20409, "jeremiah-corrado", "[Feature Request] Array access shorthand for endpoints of a Domain", "2022-08-08T23:39:08Z"

## Proposal

Introduce a new symbol into the array access syntax which acts as a shorthand for either the `low`

or `high`

index along the relevant dimension.

The new symbol could be used both in direct array access, i.e. retrieving a single value or dimension, and array slicing using ranges, i.e. getting a range of values along a dimension.

In the following examples and explanation I'll use the carrot (`^`

) symbol; however I'd be open to swapping it for something else. (There is a potential for confusion when the endpoints of a range are defined in terms of some exponential expression like: `0..5^-2`

, but I don't think there would be a parsing/syntax conflict)

## Syntax examples

The details of this proposal are best explained using examples. The following should be pretty comprehensive:

```
// set all but the first and last elements of an array to zero
a[^+1..^-1] = 0;
// set an inner slice to zero (ranging from the 4th element to the 7th element from the end)
a[^+4..^-7] = 0;
// set the 5th element of an array to zero
a[^+5] = 0;
// set the first and last elements to zero (respectively)
a[^+] = 0;
a[^-] = 0;
// set the second to last column of a 2D array to zero
a[.., ^-2] = 0;
// swap the first and last rows of a 2D array
a[^+, ..] <=> a[^-, ..]
```

In the above examples, the `^-`

syntax (to index from the end of an array) is of course more useful, as `^+`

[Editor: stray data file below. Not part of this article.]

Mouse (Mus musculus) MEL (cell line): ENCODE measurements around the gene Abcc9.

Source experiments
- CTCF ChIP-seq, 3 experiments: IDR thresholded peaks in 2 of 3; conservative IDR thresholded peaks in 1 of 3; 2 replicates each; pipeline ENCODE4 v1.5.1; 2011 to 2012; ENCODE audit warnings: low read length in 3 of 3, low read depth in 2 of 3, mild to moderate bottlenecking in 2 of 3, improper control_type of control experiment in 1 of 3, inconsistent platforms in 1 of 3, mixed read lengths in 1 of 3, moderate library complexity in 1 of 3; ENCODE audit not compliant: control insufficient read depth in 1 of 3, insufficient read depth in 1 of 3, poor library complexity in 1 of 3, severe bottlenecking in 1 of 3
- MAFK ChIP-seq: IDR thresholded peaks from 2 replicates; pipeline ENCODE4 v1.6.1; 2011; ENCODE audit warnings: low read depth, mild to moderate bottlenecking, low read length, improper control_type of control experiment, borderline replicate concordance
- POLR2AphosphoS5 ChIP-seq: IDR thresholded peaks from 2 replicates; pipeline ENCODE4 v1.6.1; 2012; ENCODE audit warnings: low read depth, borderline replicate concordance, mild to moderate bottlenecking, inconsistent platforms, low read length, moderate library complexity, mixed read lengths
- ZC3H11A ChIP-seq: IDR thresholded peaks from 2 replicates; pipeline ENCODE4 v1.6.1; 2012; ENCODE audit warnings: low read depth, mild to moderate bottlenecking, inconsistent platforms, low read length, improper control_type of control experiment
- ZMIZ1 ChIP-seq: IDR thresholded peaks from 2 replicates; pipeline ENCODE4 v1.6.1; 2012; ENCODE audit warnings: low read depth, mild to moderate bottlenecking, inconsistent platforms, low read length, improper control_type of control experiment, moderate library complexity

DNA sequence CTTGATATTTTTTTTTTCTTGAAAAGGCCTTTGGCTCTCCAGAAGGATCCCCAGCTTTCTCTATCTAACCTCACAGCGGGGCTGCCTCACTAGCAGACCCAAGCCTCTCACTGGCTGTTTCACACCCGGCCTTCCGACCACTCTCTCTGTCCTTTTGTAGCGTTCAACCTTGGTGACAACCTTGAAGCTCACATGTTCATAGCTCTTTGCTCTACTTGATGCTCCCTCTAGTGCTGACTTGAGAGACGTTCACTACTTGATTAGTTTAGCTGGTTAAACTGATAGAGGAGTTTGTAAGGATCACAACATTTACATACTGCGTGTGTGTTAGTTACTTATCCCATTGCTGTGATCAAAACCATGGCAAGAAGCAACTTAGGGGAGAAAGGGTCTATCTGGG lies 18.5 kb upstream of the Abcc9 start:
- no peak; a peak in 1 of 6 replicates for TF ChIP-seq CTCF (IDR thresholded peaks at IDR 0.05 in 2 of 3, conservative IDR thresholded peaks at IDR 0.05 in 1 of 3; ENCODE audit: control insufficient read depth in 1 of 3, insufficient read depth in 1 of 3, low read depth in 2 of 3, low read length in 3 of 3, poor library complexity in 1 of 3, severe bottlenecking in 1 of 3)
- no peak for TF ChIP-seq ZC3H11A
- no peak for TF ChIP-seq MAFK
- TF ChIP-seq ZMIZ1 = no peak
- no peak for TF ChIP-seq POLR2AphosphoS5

is standing in for `0`

(assuming the array indexing is zero-based). However, I think it would be beneficial to include both for the sake of completeness, and because `^+`

would allow users to write code which is more generic over different starting indices.

The syntax for indexing into the entire array would technically be expanded to include the following; however, I doubt these would be used in practice:

```
a[^+..^-] = 0;
a[^+..] = 0;
a[..^-] = 0;
```

## Motivating Example

Recently, a realistic example of how this could be useful came up while porting some Finite Difference code from Python to Chapel. The following Python function sets the normal "derivative" to zero on the border of a 2D numpy array. (It essentially copies the values which are 1 element away from the edge onto the nearest edge).

```
def zero_deriv_border(p):
p[0, :] = p[1, :] # dp/dx = 0 (left border)
p[:, 0] = p[:, 1] # dp/dy = 0 (bottom border)
p[-1, :] = p[-2, :] # dp/dx = 0 (right border)
p[:, -1] = p[:, -2] # dp/dy = 0 (top border)
```

Currently, this translates into the following Chapel code (assuming p has zero-based indexing):

```
proc zeroDerivBorder(p) {
p[0, ..] = p[1, ..]; // dp/dx = 0 (left border)
p[.., 0] = p[.., 1]; // dp/dy = 0 (bottom border)
p[p.domain.dim(0).high, ..] = [p.domain.dim(0).high-1, ..]; // dp/dx = 0 (right border)
p[.., p.domain.dim(1).high] = [.., p.domain.dim(1).high-1]; // dp/dy = 0 (top border)
}
```

The second two lines are unfortunately long, and indicate to me that it would be nice to have something similar to the python syntax available in chapel arrays.

Here is the same procedure with the proposed change (which also works with non-zero-based indexing):

```
proc zeroDerivBorder(p) {
p[^+, ..] = p[^+1, ..]; // dp/dx = 0 (left border)
p[.., ^+] = p[.., ^+1]; // dp/dy = 0 (bottom border)
p[^-, ..] = p[^-1, ..]; // dp/dx = 0 (right border)
p[.., ^-] = p[.., ^-1]; // dp/dy = 0 (top border)
}
```

##
Invoking `^+`

or `^-`

Outside of an Indexing Context:

This proposal would require that ranges support the new syntax; however this raises the question of what the new syntax would mean outside the context of array indexing.

For example what would the following code print?

```
for i in 0..^- {
writeln(i);
}
```

I think the simplest solution would be to throw an error whenever the new syntax is invoked outside the context of array indexing. I would also be open to other suggestions.